Taking an afternoon snooze could keep your brain sharp, a new study has said.
Adults ages 60 and older who took afternoon naps showed signs of better mental agility compared to those who didn’t nap, according to a study published in General Psychiatry earlier this week.
Researchers analyzed napping habits in 2,214 older Chinese people and measured their cognitive abilities using several cognitive tests.
The participants were divided into two categories, those who took regular naps and those who didn’t. The study defined naps as a period of sleep taken after lunch lasting between five minutes and two hours.
Nappers scored higher
Participants took the Mini-Mental State Examination and the Beijing version of the Montreal Cognitive Assessment, both of which test for memory, language and other cognitive abilities. Results showed that napping positively affected older adults’ mental abilities, said lead study author Cai Han, geriatric psychiatrist at The Fourth People’s Hospital of Wuhu in China.
In every category listed in the study, nappers tested statistically higher on average compared to their non-napping counterparts.
“This study found that a proper nap is beneficial to the maintenance of cognitive function, so we encourage the elderly to take a proper nap,” Han said.
Unintentional nappers performed worse on the word recall test than non-nappers and intentional nappers, the study noted.
Many factors can affect sleep
Researchers did not gather data from people under 60, so a correlation cannot be drawn between afternoon napping and younger generations. The study also noted that there are conflicting studies about the benefits and risks of napping.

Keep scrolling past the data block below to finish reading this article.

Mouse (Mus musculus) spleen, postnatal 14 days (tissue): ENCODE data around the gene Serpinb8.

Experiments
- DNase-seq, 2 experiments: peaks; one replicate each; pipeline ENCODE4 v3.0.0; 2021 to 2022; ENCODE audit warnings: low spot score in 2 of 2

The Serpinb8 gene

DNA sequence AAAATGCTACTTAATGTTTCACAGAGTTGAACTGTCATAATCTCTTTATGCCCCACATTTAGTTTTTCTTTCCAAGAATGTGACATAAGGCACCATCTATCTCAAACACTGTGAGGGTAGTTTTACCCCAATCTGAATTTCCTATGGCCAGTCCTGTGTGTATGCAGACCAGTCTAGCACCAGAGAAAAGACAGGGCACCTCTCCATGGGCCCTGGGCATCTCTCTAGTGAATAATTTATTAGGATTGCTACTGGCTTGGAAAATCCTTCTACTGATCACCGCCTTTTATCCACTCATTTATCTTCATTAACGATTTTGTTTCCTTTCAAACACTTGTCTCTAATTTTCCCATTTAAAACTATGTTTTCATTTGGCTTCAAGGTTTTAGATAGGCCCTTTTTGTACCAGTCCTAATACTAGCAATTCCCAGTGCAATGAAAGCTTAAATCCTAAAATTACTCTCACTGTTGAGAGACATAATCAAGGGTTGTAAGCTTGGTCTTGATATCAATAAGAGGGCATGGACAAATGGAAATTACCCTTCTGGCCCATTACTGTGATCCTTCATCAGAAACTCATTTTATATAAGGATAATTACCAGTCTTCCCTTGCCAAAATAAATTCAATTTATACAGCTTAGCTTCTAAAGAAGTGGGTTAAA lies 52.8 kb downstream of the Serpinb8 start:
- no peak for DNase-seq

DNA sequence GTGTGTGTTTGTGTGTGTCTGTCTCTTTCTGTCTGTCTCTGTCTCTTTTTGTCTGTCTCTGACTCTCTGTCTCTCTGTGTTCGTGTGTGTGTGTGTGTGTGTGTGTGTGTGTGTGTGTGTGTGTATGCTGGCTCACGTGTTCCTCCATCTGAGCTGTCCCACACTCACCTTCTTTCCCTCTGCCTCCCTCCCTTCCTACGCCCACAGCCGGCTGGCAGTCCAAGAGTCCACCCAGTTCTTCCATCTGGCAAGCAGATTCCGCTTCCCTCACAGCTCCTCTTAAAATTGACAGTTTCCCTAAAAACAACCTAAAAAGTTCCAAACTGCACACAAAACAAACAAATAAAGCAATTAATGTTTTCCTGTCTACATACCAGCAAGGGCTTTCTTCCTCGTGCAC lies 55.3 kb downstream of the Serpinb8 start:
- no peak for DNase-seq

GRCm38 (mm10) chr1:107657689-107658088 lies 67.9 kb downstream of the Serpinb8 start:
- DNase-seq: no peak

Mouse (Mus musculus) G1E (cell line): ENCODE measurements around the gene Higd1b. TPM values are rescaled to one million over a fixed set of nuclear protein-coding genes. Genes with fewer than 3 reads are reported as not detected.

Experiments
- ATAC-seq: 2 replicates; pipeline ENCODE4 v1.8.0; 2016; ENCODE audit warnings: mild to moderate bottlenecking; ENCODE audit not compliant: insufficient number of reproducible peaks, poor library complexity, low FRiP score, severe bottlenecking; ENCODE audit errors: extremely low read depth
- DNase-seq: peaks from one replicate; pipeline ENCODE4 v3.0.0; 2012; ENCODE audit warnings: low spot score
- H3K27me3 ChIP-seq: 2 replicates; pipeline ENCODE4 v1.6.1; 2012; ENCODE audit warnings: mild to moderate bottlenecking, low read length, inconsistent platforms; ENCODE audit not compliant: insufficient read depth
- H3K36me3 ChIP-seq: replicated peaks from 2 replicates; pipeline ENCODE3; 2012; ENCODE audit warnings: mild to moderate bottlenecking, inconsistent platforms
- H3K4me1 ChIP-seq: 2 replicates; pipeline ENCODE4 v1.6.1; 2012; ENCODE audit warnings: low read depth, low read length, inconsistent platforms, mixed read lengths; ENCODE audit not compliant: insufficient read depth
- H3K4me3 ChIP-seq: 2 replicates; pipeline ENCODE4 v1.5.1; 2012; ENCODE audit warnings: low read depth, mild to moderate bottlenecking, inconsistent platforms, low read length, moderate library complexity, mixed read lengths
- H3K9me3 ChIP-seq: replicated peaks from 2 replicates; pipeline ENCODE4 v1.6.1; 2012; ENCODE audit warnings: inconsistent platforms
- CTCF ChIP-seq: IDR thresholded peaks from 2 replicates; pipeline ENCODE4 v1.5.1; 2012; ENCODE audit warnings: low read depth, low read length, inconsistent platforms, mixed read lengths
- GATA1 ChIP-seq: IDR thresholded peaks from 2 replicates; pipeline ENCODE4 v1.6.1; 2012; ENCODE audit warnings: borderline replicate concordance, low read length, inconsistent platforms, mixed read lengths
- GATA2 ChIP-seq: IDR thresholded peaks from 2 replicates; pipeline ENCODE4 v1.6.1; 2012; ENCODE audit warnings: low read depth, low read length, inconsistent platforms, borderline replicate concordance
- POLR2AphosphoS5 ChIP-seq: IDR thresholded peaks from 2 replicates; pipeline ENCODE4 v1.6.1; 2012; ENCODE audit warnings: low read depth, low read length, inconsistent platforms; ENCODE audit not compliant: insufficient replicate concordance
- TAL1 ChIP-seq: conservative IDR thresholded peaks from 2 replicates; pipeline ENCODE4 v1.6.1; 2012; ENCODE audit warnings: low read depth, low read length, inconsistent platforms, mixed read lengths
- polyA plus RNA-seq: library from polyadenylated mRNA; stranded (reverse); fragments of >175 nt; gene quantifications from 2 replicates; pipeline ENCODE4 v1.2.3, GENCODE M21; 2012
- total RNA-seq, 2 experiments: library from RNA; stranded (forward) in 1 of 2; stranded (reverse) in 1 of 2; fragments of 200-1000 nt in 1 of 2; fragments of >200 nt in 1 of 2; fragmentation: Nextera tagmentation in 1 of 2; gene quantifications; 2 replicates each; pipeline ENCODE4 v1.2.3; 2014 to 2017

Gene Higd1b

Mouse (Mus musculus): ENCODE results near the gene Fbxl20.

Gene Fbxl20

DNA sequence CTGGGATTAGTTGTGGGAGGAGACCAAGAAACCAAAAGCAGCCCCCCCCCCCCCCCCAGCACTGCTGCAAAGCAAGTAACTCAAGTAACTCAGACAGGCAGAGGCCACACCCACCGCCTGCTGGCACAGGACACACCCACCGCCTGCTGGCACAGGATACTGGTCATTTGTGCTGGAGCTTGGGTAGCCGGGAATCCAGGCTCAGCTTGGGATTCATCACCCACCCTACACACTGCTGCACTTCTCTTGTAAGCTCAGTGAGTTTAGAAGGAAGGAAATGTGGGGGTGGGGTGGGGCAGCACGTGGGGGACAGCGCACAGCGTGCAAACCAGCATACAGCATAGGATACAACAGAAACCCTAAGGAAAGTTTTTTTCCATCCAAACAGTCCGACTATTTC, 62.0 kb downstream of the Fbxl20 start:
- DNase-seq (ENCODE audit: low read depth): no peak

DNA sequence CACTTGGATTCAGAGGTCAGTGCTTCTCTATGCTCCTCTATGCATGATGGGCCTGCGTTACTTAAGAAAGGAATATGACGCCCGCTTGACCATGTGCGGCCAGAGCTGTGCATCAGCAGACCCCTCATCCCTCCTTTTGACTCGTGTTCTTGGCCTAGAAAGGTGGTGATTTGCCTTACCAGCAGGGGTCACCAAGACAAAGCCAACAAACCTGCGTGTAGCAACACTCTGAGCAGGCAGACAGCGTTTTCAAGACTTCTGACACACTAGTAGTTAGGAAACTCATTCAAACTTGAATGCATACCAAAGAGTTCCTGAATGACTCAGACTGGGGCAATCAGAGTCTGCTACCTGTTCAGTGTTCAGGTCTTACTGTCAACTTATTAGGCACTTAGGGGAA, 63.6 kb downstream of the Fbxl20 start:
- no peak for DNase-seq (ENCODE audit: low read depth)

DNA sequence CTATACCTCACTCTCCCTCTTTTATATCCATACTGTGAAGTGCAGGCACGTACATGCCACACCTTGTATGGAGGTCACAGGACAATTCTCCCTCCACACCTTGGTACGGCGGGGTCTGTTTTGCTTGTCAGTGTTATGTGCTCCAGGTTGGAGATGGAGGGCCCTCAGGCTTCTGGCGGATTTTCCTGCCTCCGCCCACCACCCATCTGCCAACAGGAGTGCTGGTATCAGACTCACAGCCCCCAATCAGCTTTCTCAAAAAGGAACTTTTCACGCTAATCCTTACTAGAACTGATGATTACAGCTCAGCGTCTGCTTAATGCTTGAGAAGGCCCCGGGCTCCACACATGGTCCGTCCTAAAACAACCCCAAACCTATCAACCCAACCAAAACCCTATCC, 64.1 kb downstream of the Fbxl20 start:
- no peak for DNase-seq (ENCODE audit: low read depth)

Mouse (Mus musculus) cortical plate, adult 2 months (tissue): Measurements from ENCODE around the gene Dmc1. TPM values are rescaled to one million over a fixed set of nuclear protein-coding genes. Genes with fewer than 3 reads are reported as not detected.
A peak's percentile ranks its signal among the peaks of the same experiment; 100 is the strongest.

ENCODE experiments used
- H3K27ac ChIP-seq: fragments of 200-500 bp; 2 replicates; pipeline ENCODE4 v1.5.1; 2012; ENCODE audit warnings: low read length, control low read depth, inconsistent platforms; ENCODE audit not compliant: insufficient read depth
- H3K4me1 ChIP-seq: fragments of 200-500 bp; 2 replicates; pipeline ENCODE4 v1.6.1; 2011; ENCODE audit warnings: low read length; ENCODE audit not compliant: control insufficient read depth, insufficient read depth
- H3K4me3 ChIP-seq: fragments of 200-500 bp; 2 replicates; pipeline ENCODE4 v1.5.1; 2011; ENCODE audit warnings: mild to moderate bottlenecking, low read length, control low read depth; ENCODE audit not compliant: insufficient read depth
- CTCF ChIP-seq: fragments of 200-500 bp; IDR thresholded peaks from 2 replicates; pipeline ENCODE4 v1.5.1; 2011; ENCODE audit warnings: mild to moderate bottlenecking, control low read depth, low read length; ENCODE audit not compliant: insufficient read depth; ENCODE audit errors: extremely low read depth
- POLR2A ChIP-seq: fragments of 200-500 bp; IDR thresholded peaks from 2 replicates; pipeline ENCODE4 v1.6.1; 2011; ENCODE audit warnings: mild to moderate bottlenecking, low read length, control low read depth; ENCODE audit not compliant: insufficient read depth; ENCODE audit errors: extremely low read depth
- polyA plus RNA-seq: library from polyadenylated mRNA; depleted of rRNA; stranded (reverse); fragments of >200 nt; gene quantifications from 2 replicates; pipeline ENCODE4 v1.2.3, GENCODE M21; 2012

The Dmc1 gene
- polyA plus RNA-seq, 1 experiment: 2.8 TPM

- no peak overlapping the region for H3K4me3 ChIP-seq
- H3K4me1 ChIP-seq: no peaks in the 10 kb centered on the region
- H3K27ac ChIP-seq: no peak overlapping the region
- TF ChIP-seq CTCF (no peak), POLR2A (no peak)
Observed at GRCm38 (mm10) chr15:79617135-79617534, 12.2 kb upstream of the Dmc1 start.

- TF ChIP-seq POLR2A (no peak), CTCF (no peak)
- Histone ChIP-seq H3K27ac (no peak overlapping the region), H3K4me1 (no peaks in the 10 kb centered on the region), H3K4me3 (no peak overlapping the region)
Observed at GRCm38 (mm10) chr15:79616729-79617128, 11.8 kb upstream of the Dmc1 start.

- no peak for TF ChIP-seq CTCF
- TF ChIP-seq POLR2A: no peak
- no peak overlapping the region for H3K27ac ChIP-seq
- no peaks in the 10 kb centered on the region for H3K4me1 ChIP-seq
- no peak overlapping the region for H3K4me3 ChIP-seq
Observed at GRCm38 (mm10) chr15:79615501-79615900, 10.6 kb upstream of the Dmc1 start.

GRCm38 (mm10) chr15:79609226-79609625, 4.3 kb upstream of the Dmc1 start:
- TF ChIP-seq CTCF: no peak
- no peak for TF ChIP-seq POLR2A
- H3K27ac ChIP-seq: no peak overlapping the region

Sleeping behaviors can be affected by a multitude of factors, said Dr. David Neubauer, associate professor in the department of psychiatry and behavioral sciences at Johns Hopkins University School of Medicine. Daily routines, medication use, environmental factors, lifestyle choices and sleep disorders can all play a role in how frequently someone takes a nap, he said.
In the future, Han wants to study the effects of different lifestyles on cognitive function.
The study didn’t gather specific data on the length of time each participant took a nap within the five-minute-to-two-hour range or what time in the afternoon they slept.
Here’s how to power nap
Neubauer recommended taking a shorter “power nap” of up to 20 minutes to decrease the chances of transitioning into slow-wave sleep, which makes people feel groggy when they wake up.
Naps should also be taken earlier in the afternoon to limit their possible negative impact on the following night’s sleep, he said.
Napping can be a healthy part of an older adult’s day, Neubauer acknowledged, but make sure sleepiness isn’t due to a treatable nighttime sleep disorder.
“Older individuals who want to do all they can to preserve their cognitive functioning should prioritize nighttime sleep,” Neubauer said.